The Polish doughnut, also known as the “paczek,” is not to be taken lightly in terms of caloric intake, or its significance for Catholics on Fat Thursday.
Eating the paczek signifies the rapidly approaching Lent holiday in the Catholic calendar.
This deep-fried, sphere-shaped pastry filled with rose bud or plum marmalade and covered with powdered sugar or icing is traditionally eaten on Fat Thursday, the last Thursday every year before Ash Wednesday.
Krakow’s fifth annual Doughnut Eating Contest was held at the historic Wierzynek restaurant on Fat Thursday.
Wierzynek and Gazeta Krakowska were the hosts of the eating fanfare, where 12 contestants stepped up to a plate full of doughnuts with the goal to consume as many as possible within 5 minutes.
Tomasz Ibek was this year’s victor with 11 doughnuts, beating two-time champion Marek Ungar.
After the contest, journalists and officials from Krakow and the region were invited to participate in a mock event. This time around, the participants were only given one minute to consume as many doughnuts as possible.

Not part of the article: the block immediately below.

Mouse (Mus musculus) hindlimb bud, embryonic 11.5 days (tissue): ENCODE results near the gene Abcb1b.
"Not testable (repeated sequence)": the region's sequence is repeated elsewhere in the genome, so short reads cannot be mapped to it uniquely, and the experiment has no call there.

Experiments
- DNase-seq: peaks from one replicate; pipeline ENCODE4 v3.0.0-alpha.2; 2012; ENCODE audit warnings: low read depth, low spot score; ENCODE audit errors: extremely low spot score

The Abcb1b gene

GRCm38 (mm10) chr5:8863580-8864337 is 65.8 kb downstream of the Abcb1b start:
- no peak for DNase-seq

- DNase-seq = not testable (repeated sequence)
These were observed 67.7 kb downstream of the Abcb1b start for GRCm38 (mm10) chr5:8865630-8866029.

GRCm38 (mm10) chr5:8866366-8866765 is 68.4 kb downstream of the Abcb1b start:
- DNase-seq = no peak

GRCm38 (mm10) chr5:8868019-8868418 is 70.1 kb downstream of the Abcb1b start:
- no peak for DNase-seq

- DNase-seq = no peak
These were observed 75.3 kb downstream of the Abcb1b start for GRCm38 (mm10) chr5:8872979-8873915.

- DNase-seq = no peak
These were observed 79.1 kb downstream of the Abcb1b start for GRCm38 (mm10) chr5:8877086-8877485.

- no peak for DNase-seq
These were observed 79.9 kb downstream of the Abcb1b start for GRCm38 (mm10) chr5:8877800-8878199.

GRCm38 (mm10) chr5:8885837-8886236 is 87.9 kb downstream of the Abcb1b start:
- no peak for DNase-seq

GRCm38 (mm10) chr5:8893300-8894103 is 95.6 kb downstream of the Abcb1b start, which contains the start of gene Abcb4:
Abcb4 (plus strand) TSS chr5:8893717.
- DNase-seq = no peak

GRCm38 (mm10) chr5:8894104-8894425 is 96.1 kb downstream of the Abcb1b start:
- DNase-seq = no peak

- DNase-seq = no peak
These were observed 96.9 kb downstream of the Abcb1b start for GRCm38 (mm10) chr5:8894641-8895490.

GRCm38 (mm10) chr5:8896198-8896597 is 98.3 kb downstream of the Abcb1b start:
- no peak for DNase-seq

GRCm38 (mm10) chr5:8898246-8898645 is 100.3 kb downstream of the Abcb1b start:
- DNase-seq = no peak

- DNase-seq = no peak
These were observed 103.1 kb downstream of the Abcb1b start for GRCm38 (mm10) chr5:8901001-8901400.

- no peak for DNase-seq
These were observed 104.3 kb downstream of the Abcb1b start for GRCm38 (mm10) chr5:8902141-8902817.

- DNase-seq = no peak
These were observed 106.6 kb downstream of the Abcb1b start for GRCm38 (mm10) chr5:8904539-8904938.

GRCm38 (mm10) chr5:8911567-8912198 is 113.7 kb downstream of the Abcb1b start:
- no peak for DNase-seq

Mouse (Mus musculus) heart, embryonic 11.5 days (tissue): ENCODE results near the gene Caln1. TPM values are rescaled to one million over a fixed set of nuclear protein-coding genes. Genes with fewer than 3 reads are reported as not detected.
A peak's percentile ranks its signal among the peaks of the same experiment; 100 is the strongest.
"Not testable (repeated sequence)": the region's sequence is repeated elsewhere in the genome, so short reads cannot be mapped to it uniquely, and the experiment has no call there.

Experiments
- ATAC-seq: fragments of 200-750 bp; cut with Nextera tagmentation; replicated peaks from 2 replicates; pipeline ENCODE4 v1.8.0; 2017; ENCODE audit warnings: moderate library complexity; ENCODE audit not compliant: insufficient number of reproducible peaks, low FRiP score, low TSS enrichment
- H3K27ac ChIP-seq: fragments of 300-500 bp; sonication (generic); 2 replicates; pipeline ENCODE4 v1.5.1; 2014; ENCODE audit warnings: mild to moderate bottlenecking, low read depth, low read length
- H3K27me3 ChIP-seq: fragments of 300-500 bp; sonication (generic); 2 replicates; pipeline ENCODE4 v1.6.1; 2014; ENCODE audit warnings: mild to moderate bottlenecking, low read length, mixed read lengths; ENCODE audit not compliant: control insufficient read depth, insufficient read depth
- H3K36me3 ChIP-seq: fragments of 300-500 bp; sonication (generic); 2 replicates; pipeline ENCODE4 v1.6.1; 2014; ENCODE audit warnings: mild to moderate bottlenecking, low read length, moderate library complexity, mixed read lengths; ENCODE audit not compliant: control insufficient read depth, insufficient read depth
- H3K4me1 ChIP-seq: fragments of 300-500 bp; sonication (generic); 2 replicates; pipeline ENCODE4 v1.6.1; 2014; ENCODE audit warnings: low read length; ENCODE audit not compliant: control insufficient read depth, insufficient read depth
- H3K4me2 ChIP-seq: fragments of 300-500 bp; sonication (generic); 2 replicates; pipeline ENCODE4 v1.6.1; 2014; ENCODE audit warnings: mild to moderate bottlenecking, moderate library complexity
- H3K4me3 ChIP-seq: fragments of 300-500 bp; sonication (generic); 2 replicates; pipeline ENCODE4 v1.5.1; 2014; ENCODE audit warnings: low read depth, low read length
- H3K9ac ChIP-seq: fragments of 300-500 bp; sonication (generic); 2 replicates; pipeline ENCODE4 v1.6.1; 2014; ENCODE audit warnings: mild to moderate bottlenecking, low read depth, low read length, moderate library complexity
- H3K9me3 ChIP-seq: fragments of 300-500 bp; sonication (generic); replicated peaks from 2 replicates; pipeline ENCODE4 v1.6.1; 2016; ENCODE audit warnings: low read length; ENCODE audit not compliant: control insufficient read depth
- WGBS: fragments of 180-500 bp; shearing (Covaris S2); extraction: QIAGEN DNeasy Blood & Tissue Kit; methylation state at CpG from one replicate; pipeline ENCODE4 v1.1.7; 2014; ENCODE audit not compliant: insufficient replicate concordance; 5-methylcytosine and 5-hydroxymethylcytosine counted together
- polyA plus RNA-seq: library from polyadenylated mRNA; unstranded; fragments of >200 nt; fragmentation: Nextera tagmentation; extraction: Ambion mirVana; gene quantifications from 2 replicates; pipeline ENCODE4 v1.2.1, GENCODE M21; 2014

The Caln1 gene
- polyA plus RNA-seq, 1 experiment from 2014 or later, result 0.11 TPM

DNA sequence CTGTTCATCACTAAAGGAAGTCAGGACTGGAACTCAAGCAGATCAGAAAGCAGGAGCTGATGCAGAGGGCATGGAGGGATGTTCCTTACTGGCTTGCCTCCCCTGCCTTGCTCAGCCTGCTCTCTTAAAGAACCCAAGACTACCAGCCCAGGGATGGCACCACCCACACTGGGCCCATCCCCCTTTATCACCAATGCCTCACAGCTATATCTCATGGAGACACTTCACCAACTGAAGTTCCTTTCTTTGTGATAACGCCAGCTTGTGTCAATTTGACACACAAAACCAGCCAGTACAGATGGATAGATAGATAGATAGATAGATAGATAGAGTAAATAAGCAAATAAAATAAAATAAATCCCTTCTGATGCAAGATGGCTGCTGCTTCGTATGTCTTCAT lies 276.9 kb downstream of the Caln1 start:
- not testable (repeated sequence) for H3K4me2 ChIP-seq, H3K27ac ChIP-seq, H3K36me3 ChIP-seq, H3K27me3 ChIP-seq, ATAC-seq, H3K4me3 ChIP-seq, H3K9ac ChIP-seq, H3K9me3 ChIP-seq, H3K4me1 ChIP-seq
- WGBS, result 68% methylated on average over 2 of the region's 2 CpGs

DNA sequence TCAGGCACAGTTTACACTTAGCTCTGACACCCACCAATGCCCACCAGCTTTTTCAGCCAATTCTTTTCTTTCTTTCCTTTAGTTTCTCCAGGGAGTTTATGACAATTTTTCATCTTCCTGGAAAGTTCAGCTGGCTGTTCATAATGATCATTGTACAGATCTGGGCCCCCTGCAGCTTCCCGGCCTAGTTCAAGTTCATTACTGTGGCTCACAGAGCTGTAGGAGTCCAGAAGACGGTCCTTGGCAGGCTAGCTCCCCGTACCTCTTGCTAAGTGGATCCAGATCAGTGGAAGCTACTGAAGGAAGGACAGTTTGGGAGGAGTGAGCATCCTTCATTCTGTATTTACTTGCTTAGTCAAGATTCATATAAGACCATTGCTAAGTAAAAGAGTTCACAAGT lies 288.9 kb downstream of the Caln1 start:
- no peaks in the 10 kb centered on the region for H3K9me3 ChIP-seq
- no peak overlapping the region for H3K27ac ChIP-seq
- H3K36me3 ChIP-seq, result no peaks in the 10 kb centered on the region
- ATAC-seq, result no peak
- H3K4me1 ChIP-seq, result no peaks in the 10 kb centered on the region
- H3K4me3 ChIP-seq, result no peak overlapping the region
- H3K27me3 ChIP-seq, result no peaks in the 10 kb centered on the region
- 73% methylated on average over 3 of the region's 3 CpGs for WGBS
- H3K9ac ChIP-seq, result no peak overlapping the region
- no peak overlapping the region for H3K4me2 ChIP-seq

The jury at the contest also announced the winner for Best Paczek 2008. Judging took place at Cafe Camelot on ul. sw. Tomasza.
According to judges, this year’s best doughnut was baked at the Michalek Bakery on ul. Krupnicza 8.
Gazeta Krakowska reported that the paczek from Michalek Bakery received 47.5 points for quality, class and simplicity. Second place went to last year’s winner Starowicz Bakery on ul. Stradomska 7.
The festivities marked the beginning of the last days before Lent. Ash Wednesday marks the beginning of Lent and continues for 40 days until Easter Sunday, one of most significant holidays in the Catholic faith.
Every Pole must consume at least one doughnut on Fat Thursday, or he or she will have bad luck for the entire year, as superstition goes. On average, Poles consume 2.5 doughnuts each on Fat Thursday, at approximately 200 calories apiece.